TT JOURNAL, VOL.1, ISSUE 3, 8TH OCTOBER 2021
In the spring of 1887, seven-year-old Helen Keller was holding her hand under the running water from a well spout. Keller had lost her sight and hearing at nineteen months old, growing into a withdrawn child and struggling to make herself understood. She lived, as she later put it, “at sea in a dense fog” — until that day in 1887, when her teacher Anne Mansfield Sullivan, herself visually impaired, taught her her first word:
As the cool stream gushed over one hand [Miss Sullivan] spelled into the other the word water, first slowly, then rapidly. I stood still, my whole attention fixed upon the motions of her fingers. Suddenly I felt a misty consciousness as of something forgotten—a thrill of returning thought; and somehow the mystery of language was revealed to me. I knew then that “w-a-t-e-r” meant the wonderful cool something that was flowing over my hand. (Keller, 1903: 23)
Using their sense of touch, Sullivan made the water present to Keller through their shared attention to it, and could then name it through her movements. In what Keller later called her “soul’s sudden awakening”, this episode became her entry into the social world of communication and language.
From caregiver and infant coordinating together their attention on a toy while learning its name, to singing duets or playing in a jazz band, humans jointly attend to what they see or to the music they make together. We can share our attention to the beauty and aroma of wild spring flowers, doctors jointly assess radiographs to detect tumours, and hunters can jointly attend to the sound of birds in the trees.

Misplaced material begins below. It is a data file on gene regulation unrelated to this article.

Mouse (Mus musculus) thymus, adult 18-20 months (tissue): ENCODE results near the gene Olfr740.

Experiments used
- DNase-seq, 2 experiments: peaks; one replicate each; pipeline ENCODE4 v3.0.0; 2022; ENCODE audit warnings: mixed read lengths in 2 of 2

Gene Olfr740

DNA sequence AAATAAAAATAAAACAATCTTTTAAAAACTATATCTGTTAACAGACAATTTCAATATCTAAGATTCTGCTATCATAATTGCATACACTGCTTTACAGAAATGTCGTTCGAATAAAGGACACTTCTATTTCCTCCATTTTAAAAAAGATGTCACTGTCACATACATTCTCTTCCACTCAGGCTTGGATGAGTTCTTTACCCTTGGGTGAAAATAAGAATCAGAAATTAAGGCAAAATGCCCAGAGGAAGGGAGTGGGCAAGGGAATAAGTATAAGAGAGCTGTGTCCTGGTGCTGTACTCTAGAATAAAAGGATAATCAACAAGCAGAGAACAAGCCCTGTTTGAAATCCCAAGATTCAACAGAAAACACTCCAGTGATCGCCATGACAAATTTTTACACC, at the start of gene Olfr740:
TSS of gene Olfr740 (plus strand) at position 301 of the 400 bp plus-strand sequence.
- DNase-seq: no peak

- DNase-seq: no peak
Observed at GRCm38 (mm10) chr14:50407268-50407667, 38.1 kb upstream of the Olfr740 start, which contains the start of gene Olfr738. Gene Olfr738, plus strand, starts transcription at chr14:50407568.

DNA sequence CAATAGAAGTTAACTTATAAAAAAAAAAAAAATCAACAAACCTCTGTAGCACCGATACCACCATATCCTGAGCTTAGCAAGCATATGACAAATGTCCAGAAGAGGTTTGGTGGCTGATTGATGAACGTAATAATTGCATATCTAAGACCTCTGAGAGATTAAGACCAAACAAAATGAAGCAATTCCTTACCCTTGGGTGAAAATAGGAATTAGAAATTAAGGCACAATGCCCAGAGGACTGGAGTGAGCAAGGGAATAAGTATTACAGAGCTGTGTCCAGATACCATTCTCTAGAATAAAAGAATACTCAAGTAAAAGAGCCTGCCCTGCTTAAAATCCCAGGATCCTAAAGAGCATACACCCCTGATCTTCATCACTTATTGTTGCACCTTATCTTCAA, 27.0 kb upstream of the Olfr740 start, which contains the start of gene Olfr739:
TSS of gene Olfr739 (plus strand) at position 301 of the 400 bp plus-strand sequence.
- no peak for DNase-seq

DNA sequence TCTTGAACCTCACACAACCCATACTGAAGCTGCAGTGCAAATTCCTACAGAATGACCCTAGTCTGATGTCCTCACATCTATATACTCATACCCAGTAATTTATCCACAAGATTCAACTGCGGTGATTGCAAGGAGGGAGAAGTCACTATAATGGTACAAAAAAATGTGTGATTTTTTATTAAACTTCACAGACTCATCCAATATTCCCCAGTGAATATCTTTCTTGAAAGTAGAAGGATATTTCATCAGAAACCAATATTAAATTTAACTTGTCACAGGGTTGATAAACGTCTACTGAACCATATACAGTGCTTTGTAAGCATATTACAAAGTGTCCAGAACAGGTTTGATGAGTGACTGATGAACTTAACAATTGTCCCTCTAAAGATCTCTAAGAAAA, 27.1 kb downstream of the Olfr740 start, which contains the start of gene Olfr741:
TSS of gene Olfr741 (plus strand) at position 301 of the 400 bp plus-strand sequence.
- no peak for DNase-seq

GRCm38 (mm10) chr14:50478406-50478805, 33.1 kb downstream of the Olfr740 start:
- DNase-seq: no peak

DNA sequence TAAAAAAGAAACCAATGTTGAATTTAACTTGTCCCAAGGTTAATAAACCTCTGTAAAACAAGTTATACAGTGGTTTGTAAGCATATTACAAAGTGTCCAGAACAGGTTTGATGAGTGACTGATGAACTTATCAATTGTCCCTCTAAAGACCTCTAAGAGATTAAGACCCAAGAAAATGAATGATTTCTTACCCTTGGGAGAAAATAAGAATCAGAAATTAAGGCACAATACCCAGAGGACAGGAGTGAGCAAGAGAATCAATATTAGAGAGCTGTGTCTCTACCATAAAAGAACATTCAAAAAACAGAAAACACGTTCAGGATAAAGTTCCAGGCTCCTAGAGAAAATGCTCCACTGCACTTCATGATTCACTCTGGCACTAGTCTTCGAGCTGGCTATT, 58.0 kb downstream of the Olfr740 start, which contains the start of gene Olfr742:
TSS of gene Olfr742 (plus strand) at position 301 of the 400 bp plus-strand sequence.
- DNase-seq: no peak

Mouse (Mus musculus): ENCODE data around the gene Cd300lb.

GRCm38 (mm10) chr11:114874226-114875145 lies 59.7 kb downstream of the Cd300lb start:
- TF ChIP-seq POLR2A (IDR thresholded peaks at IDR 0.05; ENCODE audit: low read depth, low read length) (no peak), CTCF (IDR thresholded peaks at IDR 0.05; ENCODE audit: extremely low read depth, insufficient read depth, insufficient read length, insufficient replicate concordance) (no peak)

Between the age of nine and eighteen months, most of us develop the ability to reciprocally coordinate our attention with others on a third object of interest, otherwise known as joint attention. Engagement in joint attention contributes to vocabulary acquisition and language learning. It provides a context for the child to associate words and signs with their referent. Joint attention even plays a crucial role in the development of our ability to infer and understand other people’s mental states, as well as more sophisticated forms of social cognition and action coordination.
We constantly coordinate attention in multisensory rich environments. The canonical example in research, however, remains one where joint attention mostly relies on gaze coordination and visible pointing gestures, and focuses on visible targets. Since the term was introduced in developmental research by Jerome Bruner and colleagues in the 1970s, joint attention has been studied by using eye-gaze and pointing behaviours. As one influential paper puts it: “Operationally, a key feature of joint attentional behaviour is that at some point the infant alternates gaze between person and object, for example, looking back to the adult for a reaction as she points to a salient event” (Carpenter, Nagell, Tomasello, Butterworth, & Moore, 1998). But aren’t non-visual senses useful, or even necessary for us to coordinate our attention in some distinctive ways?